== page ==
Qatar arrests World Cup workers who protested going months without pay


Qatar arrests World Cup workers who protested going months without pay

Qatar recently arrested foreign workers who protested going months without pay and deported some of them, just three months before Doha hosts the 2022 FIFA World Cup.
 

 

Qatar recently arrested at least 60 foreign workers who protested going months without pay and deported some of them, an advocacy group said, just three

months before Doha hosts the 2022 FIFA World Cup.

 

The move comes as Qatar faces intense international scrutiny over its labor practices ahead of the tournament. Like other Gulf Arab nations, Qatar heavily

relies on foreign labor. The workers’ protest a week ago — and Qatar’s reaction to it — could further fuel the concern.

 

The head of a labor consultancy investigating the incident said the detentions cast new doubt on Qatar’s pledges to improve the treatment of workers. “Is this

really the reality coming out?” asked Mustafa Qadri, executive director of the group, Equidem Research.

In a statement to The Associated Press on Sunday night, Qatar’s government acknowledged that “a number of protesters were detained for breaching public

safety laws.” It declined to offer any information about the arrests or any deportations.

 

Video footage posted online showed some 60 workers angry about their salaries protesting on Aug. 14 outside of the Doha offices of Al Bandary International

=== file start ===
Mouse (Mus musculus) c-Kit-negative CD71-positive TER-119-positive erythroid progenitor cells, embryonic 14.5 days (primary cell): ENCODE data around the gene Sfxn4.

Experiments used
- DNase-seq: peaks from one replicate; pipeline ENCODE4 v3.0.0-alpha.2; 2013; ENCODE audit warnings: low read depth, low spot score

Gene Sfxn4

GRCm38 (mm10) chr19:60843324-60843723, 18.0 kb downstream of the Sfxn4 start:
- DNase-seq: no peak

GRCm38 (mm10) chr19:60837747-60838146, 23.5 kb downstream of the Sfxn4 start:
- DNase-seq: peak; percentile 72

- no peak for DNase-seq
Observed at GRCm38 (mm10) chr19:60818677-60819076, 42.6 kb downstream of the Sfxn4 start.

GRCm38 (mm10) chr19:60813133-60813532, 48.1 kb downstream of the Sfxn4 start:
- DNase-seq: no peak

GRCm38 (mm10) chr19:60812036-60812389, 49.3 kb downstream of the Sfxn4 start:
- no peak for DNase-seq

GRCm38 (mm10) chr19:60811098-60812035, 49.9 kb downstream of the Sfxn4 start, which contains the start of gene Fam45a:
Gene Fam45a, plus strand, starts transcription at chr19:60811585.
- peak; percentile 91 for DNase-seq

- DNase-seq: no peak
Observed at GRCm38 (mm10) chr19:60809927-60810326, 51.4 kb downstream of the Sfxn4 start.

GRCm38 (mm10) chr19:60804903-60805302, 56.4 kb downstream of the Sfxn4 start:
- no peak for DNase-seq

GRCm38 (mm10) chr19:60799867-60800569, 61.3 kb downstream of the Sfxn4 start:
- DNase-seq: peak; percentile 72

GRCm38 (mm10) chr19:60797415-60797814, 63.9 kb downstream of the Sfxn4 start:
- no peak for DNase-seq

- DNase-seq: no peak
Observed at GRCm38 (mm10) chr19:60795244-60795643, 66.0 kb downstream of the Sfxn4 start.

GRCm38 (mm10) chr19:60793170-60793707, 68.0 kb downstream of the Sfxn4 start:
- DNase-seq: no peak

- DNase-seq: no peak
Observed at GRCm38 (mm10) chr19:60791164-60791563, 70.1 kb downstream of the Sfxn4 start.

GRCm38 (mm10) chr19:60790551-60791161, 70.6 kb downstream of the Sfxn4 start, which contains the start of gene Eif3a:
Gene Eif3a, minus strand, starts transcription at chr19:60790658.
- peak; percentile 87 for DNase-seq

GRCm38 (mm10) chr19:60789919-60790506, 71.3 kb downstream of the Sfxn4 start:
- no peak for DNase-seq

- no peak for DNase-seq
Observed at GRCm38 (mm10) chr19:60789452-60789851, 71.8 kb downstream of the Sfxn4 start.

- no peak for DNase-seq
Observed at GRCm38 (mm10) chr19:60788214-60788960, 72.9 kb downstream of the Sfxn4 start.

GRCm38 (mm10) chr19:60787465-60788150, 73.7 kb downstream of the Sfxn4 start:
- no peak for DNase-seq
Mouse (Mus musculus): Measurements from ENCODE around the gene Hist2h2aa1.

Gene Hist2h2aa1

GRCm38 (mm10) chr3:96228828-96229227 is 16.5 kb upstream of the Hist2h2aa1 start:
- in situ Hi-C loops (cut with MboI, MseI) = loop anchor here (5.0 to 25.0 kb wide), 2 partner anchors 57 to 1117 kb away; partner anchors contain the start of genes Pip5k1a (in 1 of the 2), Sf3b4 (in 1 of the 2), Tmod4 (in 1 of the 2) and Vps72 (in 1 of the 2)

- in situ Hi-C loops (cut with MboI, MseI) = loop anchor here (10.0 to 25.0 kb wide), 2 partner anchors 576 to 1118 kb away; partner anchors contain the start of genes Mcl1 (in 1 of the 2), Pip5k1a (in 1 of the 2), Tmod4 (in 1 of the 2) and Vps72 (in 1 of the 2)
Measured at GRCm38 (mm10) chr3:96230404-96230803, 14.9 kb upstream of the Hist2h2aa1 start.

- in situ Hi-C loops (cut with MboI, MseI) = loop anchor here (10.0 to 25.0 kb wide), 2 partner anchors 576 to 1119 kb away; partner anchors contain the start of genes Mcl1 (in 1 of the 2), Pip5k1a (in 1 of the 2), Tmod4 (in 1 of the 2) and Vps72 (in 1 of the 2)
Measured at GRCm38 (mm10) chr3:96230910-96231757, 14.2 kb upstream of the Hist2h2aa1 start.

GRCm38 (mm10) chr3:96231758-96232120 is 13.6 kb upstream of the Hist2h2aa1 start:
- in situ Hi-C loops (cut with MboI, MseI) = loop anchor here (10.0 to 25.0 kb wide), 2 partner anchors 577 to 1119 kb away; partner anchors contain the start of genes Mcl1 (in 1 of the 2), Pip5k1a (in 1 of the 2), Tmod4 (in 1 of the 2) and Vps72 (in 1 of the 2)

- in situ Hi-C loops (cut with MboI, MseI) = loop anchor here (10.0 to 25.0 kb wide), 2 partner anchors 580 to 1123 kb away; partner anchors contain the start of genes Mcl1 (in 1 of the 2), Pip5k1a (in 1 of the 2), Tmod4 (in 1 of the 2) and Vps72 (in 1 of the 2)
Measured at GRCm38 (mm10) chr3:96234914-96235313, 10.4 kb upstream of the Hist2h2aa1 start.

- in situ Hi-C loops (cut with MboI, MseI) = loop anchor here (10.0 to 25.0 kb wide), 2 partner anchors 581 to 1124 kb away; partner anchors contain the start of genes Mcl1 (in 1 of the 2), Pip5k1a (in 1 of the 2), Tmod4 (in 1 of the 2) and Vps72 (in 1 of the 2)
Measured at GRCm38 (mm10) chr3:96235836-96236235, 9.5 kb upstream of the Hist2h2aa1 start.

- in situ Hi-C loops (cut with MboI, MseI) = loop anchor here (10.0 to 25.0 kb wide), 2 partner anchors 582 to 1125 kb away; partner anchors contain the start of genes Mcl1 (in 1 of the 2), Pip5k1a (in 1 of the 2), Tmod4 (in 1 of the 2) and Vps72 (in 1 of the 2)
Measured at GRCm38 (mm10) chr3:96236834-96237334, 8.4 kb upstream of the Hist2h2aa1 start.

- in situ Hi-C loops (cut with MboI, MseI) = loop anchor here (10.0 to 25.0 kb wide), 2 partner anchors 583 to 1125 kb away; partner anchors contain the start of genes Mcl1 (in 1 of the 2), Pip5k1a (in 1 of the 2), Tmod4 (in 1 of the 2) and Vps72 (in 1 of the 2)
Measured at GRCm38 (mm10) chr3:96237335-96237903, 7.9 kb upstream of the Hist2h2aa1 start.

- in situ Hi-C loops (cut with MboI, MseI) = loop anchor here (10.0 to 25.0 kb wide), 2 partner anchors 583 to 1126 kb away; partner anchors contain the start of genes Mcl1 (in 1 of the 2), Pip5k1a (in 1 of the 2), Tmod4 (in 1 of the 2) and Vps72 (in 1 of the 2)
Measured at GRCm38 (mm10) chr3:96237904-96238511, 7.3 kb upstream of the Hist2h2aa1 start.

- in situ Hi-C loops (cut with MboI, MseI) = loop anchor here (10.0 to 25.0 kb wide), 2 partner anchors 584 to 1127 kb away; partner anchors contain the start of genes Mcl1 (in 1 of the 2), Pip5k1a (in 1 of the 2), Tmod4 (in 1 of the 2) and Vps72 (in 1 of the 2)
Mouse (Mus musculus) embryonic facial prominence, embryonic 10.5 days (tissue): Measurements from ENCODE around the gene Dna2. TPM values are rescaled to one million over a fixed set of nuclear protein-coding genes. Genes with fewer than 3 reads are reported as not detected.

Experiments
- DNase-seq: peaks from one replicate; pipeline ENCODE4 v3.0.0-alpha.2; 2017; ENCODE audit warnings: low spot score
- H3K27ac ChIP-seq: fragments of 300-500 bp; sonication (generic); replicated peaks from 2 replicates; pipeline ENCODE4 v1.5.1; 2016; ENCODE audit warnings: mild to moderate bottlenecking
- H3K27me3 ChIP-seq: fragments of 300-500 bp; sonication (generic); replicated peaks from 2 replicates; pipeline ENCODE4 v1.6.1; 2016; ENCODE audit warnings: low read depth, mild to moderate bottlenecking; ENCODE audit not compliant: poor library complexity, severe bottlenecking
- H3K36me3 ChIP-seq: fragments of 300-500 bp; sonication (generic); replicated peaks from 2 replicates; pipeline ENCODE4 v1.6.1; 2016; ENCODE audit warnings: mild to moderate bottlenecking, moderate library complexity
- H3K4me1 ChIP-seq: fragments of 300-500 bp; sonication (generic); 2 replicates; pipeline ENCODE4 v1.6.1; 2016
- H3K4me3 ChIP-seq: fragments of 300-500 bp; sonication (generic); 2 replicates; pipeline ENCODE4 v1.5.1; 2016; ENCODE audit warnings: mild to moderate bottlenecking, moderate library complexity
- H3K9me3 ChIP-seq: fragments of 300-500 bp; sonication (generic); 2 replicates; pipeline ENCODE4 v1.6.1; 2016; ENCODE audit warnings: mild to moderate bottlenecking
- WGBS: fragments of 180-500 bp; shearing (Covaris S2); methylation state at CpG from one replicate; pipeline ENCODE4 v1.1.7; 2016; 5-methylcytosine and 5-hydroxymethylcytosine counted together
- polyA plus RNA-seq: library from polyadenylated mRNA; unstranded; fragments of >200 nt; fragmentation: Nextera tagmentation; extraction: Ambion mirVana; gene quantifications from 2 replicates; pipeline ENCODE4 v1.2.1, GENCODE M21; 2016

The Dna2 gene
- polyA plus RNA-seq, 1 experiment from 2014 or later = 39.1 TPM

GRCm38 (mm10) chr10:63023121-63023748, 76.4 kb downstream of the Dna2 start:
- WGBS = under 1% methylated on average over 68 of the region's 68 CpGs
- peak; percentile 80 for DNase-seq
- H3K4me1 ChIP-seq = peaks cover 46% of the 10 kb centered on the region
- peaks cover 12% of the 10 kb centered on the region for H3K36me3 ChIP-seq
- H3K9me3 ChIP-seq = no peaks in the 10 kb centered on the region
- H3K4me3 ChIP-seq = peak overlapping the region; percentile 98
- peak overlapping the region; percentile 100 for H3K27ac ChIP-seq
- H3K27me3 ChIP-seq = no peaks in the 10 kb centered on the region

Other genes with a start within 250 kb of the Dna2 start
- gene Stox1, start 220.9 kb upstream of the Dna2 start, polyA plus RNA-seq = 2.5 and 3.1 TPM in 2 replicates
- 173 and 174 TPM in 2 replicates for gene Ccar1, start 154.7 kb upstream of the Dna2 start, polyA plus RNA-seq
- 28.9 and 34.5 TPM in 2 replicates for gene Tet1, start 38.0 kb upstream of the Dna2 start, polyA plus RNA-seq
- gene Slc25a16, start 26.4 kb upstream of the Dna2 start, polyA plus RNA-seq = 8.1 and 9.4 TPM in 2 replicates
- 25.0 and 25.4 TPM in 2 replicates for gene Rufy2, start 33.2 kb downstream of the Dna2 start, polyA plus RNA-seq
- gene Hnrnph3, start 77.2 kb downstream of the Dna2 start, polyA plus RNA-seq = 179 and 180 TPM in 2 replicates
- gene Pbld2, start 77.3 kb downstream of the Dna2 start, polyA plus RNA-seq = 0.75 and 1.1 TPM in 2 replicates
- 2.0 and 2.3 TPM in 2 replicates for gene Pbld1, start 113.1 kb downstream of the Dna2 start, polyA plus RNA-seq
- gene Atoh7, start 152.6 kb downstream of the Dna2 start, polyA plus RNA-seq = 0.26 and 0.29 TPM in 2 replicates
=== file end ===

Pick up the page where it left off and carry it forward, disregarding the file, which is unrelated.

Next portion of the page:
Group, a conglomerate that includes construction, real estate, hotels, food service and other ventures. Some of those demonstrating hadn’t received their

salaries for as many as seven months, Equidem said.

 

The protesters blocked an intersection on Doha’s C Ring Road in front of the Al Shoumoukh Tower. The footage matched known details of the street, including

it having several massive portraits of Qatar’s ruling emir, Sheikh Tamim bin Hamad Al Thani, looking down on passers-by.

 

Al Bandary International Group, which is privately owned, did not respond to requests for comment and a telephone number registered in its name did not

connect on multiple attempts to call it.

 

The Qatari government acknowledged that the firm hadn’t paid salaries and that its Labor Ministry would pay “all delayed salaries and benefits” to those

affected.

 

“The company was already under investigation by the authorities for nonpayment of wages before the incident, and now further action is being taken after a

deadline to settle outstanding salary payments was missed,” the government said.

 

Qadri said police later arrested the protesters and held them in a detention center where some described being in a stifling heat without air conditioning.

Doha’s temperature this week reached around 41 degrees Celsius (105.8 degrees Fahrenheit).

 

 


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